Chris Pine in Talks to Join "Wonder Woman" Film
Political cartoons | The artist who drew the iconic “Je Suis Charlie” cover for Charlie Hebdo says he’s no longer interested in drawing the Prophet Muhammad. In an interview with a French magazine, Rénald Luzier, who goes by the pen name Luz, said “I am tired of him, just like [former French President Nicolas] Sarkozy. I am not going to spend my life drawing them.” Luz was running late the day that two gunmen attacked the Paris offices of Charlie Hebdo and killed 12 people, and his tardiness saved his life. [Comic Riffs]
If you love food more than you love people, these handmade Adventure Time Oreo necklaces may be for you.
Artist Monika Alexandria sculpts adorable little cookie-shaped pendants of Jake, Finn and Peppermint Butler out of polymer clay, and then hand paints them, meaning no two are alike. She also accepts custom requests, so you could have an entire Adventure Time set, with Princess Bubblegum, Marceline the Vampire Queen and so on.
Ralph Wiggum is slow-witted, socially awkward, occasionally profound and an unrepentant nose-picker, and easily my favorite character on The Simpsons. He’s also apparently delicious.
Kylie Mangles of Freshly Squeez’d has created a cake that’s both incredible and disturbing based on Eric Flores‘ illustration of poor, oblivious Ralph as a detailed anatomical cross-section. “I have never made a cake with so many different colours of fondant or floating ribs before,” she writes on Threadcake.
Retailing | Image Comics took seven of the Top 20 spots on Nielsen BookScan’s list of graphic novels sold in bookstores in May, with multiple volumes of Saga and The Walking Dead once again appearing, joined by the first collection of Sex Criminals. Kodansha Comics took six spots, with the most recent volume of Attack on Titan at the top of the chart, followed by the first volume. Four more volumes were scattered around the list. Legendary’s Godzilla movie tie-in, Godzilla: Awakening, placed at No. 3. [ICv2]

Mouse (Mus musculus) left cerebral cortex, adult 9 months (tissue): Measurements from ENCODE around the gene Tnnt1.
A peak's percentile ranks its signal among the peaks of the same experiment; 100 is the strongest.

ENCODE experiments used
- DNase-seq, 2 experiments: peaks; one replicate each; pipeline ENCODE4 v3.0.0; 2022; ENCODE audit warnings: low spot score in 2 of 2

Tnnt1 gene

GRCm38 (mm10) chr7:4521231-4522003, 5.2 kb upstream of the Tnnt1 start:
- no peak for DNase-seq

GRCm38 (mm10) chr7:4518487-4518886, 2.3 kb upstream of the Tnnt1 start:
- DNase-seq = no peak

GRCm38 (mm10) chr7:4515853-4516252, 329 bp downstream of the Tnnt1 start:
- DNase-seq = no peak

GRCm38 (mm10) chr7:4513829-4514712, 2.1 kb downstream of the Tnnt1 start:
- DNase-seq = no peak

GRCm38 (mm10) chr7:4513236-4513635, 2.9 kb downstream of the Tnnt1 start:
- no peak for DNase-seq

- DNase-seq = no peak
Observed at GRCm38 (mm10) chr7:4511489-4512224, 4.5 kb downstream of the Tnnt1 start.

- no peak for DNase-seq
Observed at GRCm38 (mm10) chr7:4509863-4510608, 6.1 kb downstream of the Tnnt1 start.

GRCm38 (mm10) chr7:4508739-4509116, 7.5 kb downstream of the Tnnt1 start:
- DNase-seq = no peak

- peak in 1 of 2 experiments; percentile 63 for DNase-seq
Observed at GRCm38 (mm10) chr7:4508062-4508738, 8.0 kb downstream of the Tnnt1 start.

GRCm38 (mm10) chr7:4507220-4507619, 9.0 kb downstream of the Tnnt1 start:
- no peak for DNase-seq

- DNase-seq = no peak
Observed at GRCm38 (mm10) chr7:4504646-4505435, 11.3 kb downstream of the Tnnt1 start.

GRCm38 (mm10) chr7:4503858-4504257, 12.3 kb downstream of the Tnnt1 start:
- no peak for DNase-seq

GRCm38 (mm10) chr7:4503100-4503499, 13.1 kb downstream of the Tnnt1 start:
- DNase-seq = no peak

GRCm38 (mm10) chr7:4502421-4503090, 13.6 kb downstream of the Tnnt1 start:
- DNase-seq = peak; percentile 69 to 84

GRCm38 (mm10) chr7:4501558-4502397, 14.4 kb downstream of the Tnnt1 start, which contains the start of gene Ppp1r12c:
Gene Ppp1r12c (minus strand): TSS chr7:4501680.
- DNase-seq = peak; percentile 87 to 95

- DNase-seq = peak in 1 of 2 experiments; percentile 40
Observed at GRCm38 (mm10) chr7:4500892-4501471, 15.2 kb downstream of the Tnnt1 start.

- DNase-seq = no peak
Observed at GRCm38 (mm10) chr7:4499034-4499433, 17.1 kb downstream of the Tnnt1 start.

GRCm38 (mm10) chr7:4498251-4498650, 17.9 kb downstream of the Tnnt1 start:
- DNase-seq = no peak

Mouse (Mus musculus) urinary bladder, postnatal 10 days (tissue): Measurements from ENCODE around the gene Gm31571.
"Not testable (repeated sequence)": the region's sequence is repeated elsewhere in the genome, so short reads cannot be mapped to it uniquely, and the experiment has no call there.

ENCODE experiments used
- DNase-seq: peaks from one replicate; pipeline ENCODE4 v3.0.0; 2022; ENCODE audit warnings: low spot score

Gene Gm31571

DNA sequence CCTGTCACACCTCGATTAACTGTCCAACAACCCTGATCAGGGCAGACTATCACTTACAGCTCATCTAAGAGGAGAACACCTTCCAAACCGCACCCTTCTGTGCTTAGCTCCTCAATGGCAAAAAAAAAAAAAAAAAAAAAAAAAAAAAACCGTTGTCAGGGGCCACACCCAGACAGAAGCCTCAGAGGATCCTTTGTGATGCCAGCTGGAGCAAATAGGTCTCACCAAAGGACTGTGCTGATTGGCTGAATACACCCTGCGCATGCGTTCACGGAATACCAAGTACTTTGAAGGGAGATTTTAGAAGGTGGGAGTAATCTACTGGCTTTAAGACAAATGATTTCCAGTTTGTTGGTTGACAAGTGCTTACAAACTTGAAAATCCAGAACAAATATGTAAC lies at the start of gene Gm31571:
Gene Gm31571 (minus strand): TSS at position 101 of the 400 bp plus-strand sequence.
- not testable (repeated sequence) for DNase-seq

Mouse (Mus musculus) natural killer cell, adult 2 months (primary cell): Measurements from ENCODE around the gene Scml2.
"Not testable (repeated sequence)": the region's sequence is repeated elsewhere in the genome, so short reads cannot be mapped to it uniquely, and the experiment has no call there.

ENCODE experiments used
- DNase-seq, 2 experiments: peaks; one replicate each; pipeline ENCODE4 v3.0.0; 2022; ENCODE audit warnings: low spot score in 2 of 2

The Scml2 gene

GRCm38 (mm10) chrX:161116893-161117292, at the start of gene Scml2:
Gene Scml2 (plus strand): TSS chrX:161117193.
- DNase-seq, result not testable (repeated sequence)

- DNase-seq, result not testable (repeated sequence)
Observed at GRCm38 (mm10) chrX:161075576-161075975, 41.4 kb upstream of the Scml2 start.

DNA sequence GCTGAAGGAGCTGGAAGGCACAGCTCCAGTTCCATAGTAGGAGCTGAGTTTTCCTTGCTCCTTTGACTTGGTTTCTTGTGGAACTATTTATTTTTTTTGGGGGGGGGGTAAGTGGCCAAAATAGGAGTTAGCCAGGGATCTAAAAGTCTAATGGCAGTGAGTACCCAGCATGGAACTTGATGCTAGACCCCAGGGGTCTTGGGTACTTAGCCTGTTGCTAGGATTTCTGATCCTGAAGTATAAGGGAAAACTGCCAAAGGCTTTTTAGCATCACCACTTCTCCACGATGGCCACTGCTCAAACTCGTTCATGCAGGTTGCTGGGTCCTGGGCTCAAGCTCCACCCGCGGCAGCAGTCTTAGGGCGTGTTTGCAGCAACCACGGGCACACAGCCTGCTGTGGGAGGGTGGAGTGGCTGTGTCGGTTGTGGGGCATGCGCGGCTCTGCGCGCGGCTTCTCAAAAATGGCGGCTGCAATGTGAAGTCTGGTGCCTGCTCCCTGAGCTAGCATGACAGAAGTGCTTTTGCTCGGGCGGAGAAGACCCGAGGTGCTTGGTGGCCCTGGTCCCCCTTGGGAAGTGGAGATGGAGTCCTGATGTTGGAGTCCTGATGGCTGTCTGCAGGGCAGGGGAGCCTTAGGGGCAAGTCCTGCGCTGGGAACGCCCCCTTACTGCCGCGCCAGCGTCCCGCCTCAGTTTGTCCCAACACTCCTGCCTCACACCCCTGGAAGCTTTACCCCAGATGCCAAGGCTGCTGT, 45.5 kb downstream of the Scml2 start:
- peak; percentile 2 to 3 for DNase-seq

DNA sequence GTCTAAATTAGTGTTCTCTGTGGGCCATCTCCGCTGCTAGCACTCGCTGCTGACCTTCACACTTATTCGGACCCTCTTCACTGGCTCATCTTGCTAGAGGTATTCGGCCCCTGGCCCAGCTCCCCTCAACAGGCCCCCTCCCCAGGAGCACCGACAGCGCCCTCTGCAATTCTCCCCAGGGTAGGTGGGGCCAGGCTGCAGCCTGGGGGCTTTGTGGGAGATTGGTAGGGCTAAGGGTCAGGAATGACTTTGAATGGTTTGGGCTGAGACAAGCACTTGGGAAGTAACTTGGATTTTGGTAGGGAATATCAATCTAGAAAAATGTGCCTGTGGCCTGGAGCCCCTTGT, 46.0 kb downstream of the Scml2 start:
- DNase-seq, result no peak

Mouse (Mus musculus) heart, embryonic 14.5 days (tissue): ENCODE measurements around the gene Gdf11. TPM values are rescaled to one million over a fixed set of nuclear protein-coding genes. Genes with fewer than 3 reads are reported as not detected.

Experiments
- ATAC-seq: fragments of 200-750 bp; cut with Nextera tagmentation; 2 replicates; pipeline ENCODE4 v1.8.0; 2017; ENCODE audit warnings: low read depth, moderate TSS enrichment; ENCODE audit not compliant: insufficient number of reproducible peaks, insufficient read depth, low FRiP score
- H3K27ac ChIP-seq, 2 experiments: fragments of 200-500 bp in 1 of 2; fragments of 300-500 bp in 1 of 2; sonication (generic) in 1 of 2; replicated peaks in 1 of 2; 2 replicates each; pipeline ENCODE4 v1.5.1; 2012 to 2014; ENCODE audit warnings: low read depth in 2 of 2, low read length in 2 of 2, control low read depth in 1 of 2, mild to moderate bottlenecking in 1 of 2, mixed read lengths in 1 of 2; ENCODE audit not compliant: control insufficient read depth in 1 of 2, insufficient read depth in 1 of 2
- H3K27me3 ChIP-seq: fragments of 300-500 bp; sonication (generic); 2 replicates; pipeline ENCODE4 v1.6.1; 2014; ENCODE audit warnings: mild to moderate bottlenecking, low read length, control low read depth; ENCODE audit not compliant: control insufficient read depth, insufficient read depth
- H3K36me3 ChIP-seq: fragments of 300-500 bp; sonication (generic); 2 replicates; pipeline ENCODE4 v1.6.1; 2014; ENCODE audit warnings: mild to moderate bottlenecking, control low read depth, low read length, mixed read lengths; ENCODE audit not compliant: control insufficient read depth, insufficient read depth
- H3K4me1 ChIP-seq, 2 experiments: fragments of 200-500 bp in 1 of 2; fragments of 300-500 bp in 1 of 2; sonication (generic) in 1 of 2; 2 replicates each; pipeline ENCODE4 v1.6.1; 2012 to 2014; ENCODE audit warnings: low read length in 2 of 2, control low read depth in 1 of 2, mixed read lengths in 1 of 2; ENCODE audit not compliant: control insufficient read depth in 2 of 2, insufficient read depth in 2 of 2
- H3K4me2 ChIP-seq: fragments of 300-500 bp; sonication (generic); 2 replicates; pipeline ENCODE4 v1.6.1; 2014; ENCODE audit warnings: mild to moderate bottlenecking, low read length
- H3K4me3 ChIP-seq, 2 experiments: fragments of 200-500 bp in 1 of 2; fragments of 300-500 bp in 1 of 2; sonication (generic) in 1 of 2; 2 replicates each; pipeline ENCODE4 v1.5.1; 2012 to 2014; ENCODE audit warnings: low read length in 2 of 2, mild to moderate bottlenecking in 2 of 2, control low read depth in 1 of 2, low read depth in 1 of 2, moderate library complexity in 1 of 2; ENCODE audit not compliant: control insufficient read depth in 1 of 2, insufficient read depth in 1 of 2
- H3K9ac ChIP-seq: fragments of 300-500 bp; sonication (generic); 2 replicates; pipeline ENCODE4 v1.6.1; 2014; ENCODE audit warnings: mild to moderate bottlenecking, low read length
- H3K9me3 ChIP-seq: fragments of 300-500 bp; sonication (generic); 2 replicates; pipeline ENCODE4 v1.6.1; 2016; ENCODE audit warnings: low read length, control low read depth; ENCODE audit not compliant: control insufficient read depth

Legal | The Japanese legislature has moved forward with a bill that would criminalize possession of child pornography, which is expected to pass the Diet before it recesses on June 22. The new law would ban photos and videos made using real children but excludes manga and anime. [The Japan Times]
Comics | Could the competition to become the 2017 U.K. City of Culture hinge on … Desperate Dan, the pie-eating Wild West strongman from the long-running children’s comic The Dandy? Hull Daily Mail columnist Angus Young thinks the character could give Dundee the edge over fellow finalists Leicester, Swansea Bay and, yes, Hull. Dundee, Scotland, is home to The Dandy and The Beano publisher DC Thomson, and features statues of Desperate Dan and Beano character Minnie the Minx in its city center. “Having your picture taken next to the barrel-chested grizzly-chinned hero is apparently one of the top-ten things to do when visiting Dundee,” Young writes. “[…] This a bloke who thinks nothing of eating several cow pies in one sitting. A cowboy so tough he shaves his chin with a blowtorch and sleeps in a reinforced bed filled with building rubble.” The winner will be announced in November. [Hull Daily Mail, The Evening Telegraph]
Legal | Danny Bradbury takes a look at the financial and copyright aspects of online comics in an insightful article spurred by the recent dust-up between The Oatmeal and FunnyJunk. Among other things, he parses out how The Oatmeal creator Matthew Inman makes $500,000 a year from his comic, why Inman and other creators object to their work being published elsewhere without attribution (and why they sometimes don’t care), the legal protections they can use (and how they sometimes fail), and how sites like Pinterest avoid the problem. There’s also an explanation of why FunnyJunk attorney Charles Carreon is suing Inman et al. on his own behalf, rather than FunnyJunk’s: “Carreon has now effectively abandoned the threat of a FunnyJunk lawsuit, stating that he was misinformed by his client. His letter claimed that all the comics had been removed from FunnyJunk, but Inman pointed out dozens that were still there.” [The Guardian]
Julia Wertz lays bare the indignities of the creative life in her latest comic “Things People Said to Me at Comics Conventions,” which chronicles, well, the thoughtless and occasionally hilarious things people say to her at cons. Other creators chime in with their own stories in comments.
For the record, I met Julia at MoCCA last year and had a brief, pleasant conversation with her. The thing I remember was that, unlike most creators, she is much better looking in person than her caricature of herself, and she didn’t seem the least bit grumpy, either. But maybe she was just having a good day.
Whether because she’s a glutton for punishment or she’s looking for new material, Wertz will be at CAKE in Chicago June 16-17.
(via The Beat)